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Why Immigrants Are America’s Superpower

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Why Immigrants Are America’s Superpower

Brookings Institution,

5 min read
3 take-aways
Audio & text

What's inside?

Immigration has a net positive effect on America’s economy.

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Immigrants give the US economy its vitality, according to economists Wendy Edelberg and David Dollar in this informative episode of the podcast Dollar & Sense. They show that immigrants are the main contributors to population growth and increased labor force participation in the United States, but it’s clear that some state and local communities disproportionately bear the costs of supporting some migrant groups. Edelberg and Dollar offer simple solutions to ease these local governments’ burdens.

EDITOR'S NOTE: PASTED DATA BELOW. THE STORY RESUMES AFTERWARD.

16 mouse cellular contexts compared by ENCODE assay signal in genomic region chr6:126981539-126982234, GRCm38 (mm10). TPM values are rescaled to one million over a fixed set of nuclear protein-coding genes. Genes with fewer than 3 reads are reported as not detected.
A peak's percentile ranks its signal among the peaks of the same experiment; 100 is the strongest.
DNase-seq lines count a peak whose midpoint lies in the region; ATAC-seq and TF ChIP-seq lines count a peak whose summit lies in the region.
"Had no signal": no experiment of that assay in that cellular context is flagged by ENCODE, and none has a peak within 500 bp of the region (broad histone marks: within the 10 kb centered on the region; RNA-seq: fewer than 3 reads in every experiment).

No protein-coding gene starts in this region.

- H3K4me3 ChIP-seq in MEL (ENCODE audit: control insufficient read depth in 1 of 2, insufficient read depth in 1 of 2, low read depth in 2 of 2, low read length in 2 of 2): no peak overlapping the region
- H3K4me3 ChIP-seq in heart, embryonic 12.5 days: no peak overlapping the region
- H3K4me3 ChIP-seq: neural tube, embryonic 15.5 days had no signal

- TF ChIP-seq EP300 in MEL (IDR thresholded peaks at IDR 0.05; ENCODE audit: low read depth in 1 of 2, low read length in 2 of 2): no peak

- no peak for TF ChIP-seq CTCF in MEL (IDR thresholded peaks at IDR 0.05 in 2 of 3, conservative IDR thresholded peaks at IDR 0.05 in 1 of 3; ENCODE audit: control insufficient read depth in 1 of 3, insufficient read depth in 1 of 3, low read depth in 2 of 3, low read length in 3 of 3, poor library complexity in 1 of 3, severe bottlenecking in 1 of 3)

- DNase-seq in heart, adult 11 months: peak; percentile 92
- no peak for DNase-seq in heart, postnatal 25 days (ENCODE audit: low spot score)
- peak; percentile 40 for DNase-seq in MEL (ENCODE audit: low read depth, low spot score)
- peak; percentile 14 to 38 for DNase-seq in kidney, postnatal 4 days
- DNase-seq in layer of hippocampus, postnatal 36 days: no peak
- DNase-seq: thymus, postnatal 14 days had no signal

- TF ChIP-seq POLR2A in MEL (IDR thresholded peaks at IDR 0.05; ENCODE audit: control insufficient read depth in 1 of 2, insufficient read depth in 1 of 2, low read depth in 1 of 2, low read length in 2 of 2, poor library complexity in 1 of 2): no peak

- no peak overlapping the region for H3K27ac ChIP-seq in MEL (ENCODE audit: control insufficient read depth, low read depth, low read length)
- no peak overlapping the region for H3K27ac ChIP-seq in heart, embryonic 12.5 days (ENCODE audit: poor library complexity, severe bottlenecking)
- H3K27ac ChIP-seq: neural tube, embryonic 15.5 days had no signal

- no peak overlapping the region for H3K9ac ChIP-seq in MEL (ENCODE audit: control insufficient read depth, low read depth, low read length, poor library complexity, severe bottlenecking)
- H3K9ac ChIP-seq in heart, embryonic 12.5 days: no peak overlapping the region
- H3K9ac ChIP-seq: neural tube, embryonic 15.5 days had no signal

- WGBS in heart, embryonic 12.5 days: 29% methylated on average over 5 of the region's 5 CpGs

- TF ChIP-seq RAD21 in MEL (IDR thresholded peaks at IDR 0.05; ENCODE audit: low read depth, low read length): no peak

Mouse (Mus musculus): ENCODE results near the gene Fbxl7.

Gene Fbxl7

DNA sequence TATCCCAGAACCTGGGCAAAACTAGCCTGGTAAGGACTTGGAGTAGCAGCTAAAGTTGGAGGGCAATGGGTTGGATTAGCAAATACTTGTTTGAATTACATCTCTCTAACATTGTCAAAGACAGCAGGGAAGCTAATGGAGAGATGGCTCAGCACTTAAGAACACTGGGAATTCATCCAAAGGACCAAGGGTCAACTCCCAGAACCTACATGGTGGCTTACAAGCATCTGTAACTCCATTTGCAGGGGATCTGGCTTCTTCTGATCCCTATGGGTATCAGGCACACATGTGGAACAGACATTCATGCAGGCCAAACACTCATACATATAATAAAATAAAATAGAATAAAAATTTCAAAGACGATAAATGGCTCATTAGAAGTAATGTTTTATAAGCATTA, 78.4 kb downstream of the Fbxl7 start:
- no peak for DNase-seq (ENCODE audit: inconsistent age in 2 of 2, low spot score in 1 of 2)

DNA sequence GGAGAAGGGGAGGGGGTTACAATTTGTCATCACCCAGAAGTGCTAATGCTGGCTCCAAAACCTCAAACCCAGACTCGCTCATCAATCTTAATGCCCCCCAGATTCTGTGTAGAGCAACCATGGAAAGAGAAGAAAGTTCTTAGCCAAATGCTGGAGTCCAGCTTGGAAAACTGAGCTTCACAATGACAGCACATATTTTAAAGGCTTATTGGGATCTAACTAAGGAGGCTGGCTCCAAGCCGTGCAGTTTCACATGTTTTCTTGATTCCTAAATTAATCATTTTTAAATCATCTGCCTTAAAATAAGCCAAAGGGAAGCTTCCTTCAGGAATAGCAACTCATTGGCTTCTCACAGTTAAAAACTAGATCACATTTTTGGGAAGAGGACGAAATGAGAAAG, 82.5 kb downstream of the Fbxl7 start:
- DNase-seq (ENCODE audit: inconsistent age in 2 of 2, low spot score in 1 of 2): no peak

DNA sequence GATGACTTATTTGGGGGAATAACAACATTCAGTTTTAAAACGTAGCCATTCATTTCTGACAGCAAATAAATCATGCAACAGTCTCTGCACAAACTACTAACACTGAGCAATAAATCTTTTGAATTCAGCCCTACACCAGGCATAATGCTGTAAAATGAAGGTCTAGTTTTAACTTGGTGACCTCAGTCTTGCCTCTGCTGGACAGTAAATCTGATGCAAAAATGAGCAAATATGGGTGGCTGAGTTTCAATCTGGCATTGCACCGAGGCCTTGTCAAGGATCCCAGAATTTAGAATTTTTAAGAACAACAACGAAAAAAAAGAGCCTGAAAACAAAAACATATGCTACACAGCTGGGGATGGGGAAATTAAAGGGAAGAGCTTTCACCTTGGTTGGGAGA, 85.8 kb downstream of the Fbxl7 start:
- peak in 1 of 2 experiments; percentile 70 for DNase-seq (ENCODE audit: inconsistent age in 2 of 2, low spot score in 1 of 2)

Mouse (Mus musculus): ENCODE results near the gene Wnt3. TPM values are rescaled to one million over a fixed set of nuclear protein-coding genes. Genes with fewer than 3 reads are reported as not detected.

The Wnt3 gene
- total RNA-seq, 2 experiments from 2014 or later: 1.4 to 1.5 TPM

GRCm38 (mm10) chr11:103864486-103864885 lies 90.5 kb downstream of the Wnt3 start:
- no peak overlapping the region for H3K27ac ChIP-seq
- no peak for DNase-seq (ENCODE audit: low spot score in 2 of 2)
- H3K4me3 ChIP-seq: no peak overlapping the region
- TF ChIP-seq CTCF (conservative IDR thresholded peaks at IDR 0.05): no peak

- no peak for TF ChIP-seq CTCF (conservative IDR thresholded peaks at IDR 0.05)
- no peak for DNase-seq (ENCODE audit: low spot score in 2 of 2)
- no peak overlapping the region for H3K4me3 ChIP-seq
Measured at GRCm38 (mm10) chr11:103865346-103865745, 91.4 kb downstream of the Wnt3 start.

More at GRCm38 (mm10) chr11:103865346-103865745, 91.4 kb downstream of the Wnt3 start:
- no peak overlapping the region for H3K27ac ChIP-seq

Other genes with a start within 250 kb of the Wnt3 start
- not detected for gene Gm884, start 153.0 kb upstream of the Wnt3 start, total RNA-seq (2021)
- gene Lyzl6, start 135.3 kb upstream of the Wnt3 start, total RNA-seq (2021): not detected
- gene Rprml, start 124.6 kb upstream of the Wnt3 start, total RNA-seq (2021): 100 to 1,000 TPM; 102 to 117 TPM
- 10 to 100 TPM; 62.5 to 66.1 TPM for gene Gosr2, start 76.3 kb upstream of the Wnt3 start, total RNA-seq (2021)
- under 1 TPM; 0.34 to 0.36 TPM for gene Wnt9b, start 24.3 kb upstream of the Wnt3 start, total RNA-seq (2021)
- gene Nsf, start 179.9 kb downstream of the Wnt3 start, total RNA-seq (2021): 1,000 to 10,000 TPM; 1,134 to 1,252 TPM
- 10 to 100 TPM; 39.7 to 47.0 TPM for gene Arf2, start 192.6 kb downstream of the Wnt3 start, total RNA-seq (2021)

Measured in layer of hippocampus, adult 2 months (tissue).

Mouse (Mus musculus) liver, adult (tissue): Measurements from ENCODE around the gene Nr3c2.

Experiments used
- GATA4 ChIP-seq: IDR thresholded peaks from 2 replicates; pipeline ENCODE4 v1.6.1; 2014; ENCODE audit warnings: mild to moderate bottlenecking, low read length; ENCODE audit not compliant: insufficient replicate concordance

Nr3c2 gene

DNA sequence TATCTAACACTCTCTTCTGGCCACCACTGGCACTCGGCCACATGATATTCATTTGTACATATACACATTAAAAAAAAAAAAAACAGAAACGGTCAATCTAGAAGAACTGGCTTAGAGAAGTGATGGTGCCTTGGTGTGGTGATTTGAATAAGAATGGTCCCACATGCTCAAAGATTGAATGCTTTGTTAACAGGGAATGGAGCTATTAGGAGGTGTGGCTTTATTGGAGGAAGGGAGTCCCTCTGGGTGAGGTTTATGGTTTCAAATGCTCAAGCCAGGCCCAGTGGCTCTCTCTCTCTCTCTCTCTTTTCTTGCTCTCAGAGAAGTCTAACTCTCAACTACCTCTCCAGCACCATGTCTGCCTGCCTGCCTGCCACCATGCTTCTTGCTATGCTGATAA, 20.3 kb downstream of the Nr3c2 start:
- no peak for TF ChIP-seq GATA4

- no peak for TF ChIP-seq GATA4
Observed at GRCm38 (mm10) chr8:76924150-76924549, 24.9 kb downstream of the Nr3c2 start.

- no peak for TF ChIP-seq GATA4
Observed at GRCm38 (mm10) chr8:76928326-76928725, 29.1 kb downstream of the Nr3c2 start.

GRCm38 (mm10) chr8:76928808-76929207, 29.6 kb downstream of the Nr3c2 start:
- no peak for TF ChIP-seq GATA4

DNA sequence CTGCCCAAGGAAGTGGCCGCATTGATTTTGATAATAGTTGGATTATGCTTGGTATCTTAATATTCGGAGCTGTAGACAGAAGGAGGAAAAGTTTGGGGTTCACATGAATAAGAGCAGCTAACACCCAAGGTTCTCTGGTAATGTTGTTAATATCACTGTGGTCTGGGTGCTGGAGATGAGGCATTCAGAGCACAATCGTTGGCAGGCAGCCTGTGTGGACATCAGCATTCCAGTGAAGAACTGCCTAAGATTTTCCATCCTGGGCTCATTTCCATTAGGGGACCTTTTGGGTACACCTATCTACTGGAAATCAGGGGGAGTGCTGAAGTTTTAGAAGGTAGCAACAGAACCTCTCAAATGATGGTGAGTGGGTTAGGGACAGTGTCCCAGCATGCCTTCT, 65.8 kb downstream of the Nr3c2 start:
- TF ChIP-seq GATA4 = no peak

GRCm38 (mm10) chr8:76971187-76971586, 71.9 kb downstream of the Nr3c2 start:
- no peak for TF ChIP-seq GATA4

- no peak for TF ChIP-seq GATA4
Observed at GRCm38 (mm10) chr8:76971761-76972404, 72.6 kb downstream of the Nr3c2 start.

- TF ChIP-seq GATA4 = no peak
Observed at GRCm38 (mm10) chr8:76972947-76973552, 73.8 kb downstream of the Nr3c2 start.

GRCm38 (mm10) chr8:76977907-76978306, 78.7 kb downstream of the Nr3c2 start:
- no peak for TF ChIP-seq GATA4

The economic dynamics of immigration in the United States are complex.

Immigrants have historically made up about 15% of America’s population.COVID-19 affected the numbers meaningfully, causing visa issuance to plummet significantly between 2019 and 2020. The lag in reporting immigration statistics and census-driven population revisions muddy meaningful comparisons between pre- and post-pandemic immigrant numbers.

Immigrants’ education levels prove an important determinant of their standing in the US labor market. They are disproportionately represented in the cohorts educated at levels both greater and less than the average US citizen, with few falling into a middle ground. In a perfect world, the skill sets of the immigrant population would complement rather than substitute for those of native...

About the Podcast

Director of the Hamilton Project Wendy Edelberg is a senior fellow in economic studies at the Brookings Institution, where David Dollar hosts the podcast Dollar & Sense.

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